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It would probably be do-able without even involing the Grabber, just using frobbing and a different control scheme directly controlling the mover once you've frobbed it. Resolve mouse motion on to the axis of the mover, move the mover along with that mouse motion. Using the Grabber I don't think would work right now, the drawer is constrained on 4 sides and right now there's a bug that stops the object in its tracks in that case. Even if that bug were fixed, D3 physics isn't very good about accuracy of contact-points, so you might get a drawer that opens jerkily or eventually clips into the frame.

 

 

That's a problem. I've found Doom3 physics to be lacking when trying to apply a moving reference frame to objects, especially when it's one object resting on another object resting on something that's moving. Put in a rotating platform, put a crate on top that platform, the crate rotates. Put another crate on top of that crate, it doesn't rotate, it just sits there stationary while the two objects spin underneath it. <_< . Put a crate on an elevator, it goes up and down. Put something else on top of that crate, no matter how light, the entire elevator stops moving. <_<<_<

 

Is that the same bug that stops a door dead in its track if there are two spoons in front of it?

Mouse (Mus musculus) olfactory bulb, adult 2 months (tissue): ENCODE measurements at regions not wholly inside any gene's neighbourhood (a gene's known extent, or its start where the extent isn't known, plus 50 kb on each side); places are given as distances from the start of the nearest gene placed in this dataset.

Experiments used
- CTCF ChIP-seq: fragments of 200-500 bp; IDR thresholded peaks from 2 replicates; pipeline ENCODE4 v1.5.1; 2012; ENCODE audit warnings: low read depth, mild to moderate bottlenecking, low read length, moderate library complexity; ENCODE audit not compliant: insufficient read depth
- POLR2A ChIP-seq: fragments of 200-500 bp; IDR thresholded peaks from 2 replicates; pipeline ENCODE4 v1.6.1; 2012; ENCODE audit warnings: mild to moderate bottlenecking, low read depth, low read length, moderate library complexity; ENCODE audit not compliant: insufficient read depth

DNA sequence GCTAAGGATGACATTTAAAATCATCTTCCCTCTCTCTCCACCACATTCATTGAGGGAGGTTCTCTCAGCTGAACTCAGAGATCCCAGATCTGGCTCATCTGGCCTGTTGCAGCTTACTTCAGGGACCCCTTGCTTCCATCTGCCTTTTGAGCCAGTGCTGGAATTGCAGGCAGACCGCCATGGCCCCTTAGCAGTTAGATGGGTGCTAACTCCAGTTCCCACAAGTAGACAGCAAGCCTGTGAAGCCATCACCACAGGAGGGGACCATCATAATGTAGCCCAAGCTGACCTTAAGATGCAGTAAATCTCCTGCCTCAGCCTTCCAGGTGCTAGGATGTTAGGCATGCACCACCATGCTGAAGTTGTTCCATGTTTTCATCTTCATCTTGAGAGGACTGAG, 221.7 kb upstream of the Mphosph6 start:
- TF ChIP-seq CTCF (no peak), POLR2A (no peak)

That reminds me, we still have the bug where an arrow blocks a door instead of snapping in half when the AI pushes the door open ...

"The reasonable man adapts himself to the world; the unreasonable one persists in trying to adapt the world to himself. Therefore, all progress depends on the unreasonable man." -- George Bernard Shaw (1856 - 1950)

 

"Remember: If the game lets you do it, it's not cheating." -- Xarax

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Is there any way for moveables within a certain distance to be added to a 'moveable group' and treated as one moveable? Not ideal but just a vague idea. Say a new spawnarg 'bind_group' a bit like bind that is managed by the code. No idea if that is do-able or feasible or realistic or anything - just the germ of an idea.

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It would be nice if it could at least figure out what entity it's ultimately resting on and whether that entity is moving. It could get complicated though if a long object is resting on more than one object. What we really want is an engine with force dynamics and static friction and stuff calculated efficiently. Doom3 is all collision-based and isn't any good at calculating the weight force of one object resting on another object.

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  • 1 month later...
The physics engine could be completely gutted and replaced with another (probably after D3 goes open-source, because there are some low-level collision optimizations, etc that might not be compatible with a different approach to physics). But that would take a long time. Maybe one man-year or half a year?

Yeah exactly. When you have an idea of how much work that would be, making D3's physics just work good enough for a Thief game looks pretty appealing. Also there's no reason to believe that we couldn't have door opening similar to Penumbra one day, just by modifying what's there, instead of whacking in a whole new physics engine.

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  • 2 weeks later...

I don't know what you can do without the source.. but if it's possible to create objects and apply forces to them, (as well as constraints) I don't see why would be so difficult to open a door like that. (I'm not saying it should be done in TDM, I'm saying it's probably possible) Because the rest is just mouse/camera details.